Hannah McGill: Obituarists deserve to have their knockers

Novelist Colleen McCullough's obituary did no justice to her canon. Picture: Getty Images

Novelist Colleen McCullough's obituary did no justice to her canon. Picture: Getty Images

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Indignation was widespread last week when The Australian ran an obituary of its nation’s bestselling author, Colleen McCullough, that referred to her as “plain of feature” and “overweight”, observations many regarded as indicative of a built-in preoccupation with women’s looks.

It has since been claimed the offending piece was drafted some time ago, and accidentally went in unedited. This might be a hastily concocted cover story by the forces of the patriarchy, of course – but the obituary certainly reads weirdly, jumping straight into observations about her appearance before setting out anything about her achievements.

Had an editor sorted this out, one wonders if the content would have drawn such ire. After all, it’s not unusual for physical appearances to be described in obituaries, and not always in complimentary terms.

“Built like a truck and as dishevelled as a trucker”, said the Guardian of the late Philip Seymour Hoffman, also referring to his “porcine” eyes and “windbeaten” hair.

Are actors fairer game than writers, given their fame to some extent rests on what they look like? All right: the Independent’s obituary of Ted Hughes noted how “craggily handsome” he was, while the New York Times swooned about his being “particularly attractive to women”. Try finding anything about Jack Kerouac that neglects his good looks, or tributes to Philip Larkin that overlook his lack thereof. Really lucky writers might get credited with both: the young Gregory Corso was, said his Guardian obit, “often described as ‘cherubic’, but in later life, with teeth missing and hair uncombed, there was more than a touch of the gargoyle about him”.

We like talking about what people look like when they’re alive, especially if it’s extreme; we’re hardly going to stop considering it when they die.

Poor editing aside, I was more struck by the idea that McCullough’s final write-up had been prepared some time ahead of her death. It’s well known that newspapers have stockpiles of obits – but that doesn’t stop it being unsettling to read one and imagine it being written while its subject was still breathing. Try it. It’s creepy – way creepier than referring to someone as “plain”.

In a 1966 essay called Mr Bad News, the American writer Gay Talese profiled the New York Times’ then-obituarist Alden Whitman, who often wrote up people preemptively, and in some cases “can hardly wait for that person to drop dead so that he may see his masterpiece in print”. Whitman’s colleagues kept a “ghoul pool”, the spoils of which would be claimed by whoever identified which obit would be required next. Talese also relates how obituarist Lowell Limpus marked his own passing in 1957: “This is the last of the 8,700 or more stories I’ve written to appear in the News. It must be the final one because I died yesterday…”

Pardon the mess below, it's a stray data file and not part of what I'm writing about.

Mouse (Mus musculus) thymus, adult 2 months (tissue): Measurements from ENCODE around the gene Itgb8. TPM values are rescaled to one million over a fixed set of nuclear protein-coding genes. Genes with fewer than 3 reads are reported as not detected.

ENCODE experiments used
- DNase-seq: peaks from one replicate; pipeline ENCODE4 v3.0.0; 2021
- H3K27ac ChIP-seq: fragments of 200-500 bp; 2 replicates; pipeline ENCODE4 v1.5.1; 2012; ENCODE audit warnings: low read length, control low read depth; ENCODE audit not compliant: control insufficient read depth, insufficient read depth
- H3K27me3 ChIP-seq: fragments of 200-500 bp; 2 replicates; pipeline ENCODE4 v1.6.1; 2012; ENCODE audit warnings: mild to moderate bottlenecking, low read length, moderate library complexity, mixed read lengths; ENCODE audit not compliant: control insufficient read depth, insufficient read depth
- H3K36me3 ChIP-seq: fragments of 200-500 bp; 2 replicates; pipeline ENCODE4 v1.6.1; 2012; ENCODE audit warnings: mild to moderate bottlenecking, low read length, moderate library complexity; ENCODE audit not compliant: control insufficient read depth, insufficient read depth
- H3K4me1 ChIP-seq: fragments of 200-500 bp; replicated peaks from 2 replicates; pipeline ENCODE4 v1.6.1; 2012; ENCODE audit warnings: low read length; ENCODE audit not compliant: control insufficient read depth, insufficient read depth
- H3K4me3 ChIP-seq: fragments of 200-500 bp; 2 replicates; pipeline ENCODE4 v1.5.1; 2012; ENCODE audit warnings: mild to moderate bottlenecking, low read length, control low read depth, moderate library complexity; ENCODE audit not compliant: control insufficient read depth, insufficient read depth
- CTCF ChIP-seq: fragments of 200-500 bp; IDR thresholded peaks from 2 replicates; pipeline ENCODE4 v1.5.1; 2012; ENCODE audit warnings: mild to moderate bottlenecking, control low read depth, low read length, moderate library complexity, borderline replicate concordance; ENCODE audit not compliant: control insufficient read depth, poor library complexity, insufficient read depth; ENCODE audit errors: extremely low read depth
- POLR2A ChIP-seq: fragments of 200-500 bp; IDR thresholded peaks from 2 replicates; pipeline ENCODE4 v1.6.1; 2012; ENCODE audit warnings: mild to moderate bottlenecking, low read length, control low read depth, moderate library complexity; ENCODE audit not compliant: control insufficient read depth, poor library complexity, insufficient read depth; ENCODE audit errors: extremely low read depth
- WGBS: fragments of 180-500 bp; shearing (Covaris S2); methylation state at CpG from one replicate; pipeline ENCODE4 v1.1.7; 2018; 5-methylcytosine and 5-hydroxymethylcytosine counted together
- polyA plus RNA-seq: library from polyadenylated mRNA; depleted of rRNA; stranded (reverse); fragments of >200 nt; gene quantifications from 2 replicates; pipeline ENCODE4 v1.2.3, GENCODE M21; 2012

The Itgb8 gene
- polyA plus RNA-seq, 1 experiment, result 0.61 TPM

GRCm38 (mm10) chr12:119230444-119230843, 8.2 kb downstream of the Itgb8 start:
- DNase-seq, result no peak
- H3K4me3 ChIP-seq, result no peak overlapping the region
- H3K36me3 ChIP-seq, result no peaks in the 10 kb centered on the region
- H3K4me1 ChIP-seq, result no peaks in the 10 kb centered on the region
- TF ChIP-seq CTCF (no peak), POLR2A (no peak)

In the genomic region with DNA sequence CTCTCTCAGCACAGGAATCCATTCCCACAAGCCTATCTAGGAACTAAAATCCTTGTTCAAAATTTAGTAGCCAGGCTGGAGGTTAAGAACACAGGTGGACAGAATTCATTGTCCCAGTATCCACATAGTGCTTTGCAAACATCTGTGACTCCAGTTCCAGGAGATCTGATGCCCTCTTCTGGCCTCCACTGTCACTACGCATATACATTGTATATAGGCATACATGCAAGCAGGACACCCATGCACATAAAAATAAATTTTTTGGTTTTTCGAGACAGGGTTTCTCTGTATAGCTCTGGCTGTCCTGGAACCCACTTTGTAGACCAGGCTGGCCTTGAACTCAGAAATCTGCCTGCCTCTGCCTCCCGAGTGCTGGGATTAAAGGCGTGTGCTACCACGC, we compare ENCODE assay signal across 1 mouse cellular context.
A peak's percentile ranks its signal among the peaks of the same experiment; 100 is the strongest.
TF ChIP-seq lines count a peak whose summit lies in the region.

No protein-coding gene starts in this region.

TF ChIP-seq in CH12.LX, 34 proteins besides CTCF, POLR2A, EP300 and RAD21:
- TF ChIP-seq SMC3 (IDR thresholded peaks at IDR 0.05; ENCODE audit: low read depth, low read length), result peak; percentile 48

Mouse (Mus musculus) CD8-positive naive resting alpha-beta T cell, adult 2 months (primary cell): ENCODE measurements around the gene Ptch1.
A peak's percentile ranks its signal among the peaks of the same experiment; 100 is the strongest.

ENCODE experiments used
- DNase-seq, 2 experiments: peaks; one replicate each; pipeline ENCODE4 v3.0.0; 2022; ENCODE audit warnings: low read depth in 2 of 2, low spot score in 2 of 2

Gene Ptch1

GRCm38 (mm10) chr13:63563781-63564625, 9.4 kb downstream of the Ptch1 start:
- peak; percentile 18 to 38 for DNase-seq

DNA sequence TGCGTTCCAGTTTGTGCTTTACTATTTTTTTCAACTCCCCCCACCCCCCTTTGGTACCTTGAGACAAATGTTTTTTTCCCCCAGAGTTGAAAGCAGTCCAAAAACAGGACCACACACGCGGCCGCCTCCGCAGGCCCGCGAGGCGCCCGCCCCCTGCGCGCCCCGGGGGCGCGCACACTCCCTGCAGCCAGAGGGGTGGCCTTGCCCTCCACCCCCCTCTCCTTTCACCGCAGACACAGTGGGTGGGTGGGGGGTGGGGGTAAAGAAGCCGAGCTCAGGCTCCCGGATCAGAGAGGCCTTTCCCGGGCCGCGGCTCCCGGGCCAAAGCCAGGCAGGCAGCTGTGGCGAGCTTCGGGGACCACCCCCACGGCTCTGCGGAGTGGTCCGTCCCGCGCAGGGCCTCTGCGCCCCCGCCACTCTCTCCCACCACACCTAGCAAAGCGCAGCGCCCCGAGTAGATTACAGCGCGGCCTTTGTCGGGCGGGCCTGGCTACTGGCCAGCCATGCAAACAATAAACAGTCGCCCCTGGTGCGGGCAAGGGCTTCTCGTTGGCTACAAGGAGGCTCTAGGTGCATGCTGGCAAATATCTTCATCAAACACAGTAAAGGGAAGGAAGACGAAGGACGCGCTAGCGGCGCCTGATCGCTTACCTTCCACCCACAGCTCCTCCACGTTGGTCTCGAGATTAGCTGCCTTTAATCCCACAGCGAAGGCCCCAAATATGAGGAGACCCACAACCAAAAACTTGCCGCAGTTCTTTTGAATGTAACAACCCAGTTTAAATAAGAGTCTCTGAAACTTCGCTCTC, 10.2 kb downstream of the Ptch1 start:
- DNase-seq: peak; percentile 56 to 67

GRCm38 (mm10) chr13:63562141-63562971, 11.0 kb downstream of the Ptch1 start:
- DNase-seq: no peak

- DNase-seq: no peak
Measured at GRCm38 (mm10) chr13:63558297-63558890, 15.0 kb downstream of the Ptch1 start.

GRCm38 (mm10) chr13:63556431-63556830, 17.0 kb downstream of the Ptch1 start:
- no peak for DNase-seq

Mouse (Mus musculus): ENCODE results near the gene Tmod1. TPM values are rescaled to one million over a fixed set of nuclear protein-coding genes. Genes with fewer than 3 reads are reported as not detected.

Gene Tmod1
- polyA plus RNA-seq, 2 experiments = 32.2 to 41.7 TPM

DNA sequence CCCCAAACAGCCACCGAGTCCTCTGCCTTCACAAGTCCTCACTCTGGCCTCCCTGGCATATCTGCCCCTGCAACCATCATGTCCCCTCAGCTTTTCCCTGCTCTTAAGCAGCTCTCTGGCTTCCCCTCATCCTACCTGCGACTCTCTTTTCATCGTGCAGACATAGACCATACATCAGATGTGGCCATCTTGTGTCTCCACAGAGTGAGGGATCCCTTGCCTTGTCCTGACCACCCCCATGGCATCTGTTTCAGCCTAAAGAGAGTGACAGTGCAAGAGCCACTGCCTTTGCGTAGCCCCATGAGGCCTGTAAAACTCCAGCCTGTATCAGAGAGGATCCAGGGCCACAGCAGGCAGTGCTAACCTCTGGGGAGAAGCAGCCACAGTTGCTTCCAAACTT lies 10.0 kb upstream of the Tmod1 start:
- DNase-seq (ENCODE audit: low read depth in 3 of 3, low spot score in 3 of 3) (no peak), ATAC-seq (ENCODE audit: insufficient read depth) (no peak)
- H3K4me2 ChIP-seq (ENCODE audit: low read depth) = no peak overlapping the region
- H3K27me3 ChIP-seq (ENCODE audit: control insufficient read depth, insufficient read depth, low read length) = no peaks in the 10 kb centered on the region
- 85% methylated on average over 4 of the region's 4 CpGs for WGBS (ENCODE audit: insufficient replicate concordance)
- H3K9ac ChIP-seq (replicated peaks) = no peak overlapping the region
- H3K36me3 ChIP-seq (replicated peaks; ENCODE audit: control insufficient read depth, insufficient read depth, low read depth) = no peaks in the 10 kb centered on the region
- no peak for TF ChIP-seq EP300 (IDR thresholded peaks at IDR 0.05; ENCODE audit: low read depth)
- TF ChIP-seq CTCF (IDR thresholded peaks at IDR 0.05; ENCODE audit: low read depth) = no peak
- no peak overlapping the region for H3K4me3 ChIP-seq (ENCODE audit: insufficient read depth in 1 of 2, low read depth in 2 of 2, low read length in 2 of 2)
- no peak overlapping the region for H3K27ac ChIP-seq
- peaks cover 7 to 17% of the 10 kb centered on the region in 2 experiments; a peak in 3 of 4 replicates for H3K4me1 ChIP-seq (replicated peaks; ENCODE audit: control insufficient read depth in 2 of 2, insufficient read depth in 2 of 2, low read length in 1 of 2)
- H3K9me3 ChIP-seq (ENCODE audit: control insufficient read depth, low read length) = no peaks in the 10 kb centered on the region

Whether he rated his own looks goes unrecorded. As for McCullough, it’s possible she would have had a sense of humour about this – or just wanted different attributes immortalised. “I may be big,” she once told People magazine, “but at least I have a waistline and a good set of knockers.”

Sexual Objects’ limited appeal

A famous willpower test offers a child a second marshmallow if it can hold off on devouring a first. There are, however, no second chances to consume the album Marshmallow, recently recorded by Scottish post-punk pop band The Sexual Objects.

The band have pressed just one copy, and sold it to the highest bidder, who for £4,213 also got rights to the recordings. Hip hop outfit the Wu-Tang Clan will be expecting a larger return on their similar stunt: the sole copy of their new album Once Upon A Time In Shaolin will be auctioned next month. To some, this way of doing things – tried before by Radiohead and Jean Michel Jarre – comes off as self-regarding and ungenerous, but there’s a shiver of excitement in it for me. It’s an echo of the pre-internet days when an album had utter mystique, and you actually had to save up, leave your house and buy it in order to hear it; and it makes the point that there’s no reason that musicians’ work shouldn’t be valued as much as any other artwork. That said, I’m not in the running to offer the Wu-Tang two marshmallows for their one-off, let alone the millions they’re expecting. But I’d really like to hear the The Sexual Objects’ record, if whoever bought it will do me a tape…

Rash call on online sickies

Robot doctors are coming! Well, no, not quite. But the NHS is planning to pilot in Scotland a scheme whereby patients unable to access a surgery will consult doctors online. Considering my computer likes to give itself viruses that infect it with adverts for virus-protection software, I’m not sure I like the idea of entrusting it with my bodily health.

Still, this move could be good news for people in search of sick notes, who will be able to revisit the pleasures of childhood malingering by drawing spots on themselves with lipstick, filling in a questionnaire about how much they don’t want to go to work today, and hoping for the best

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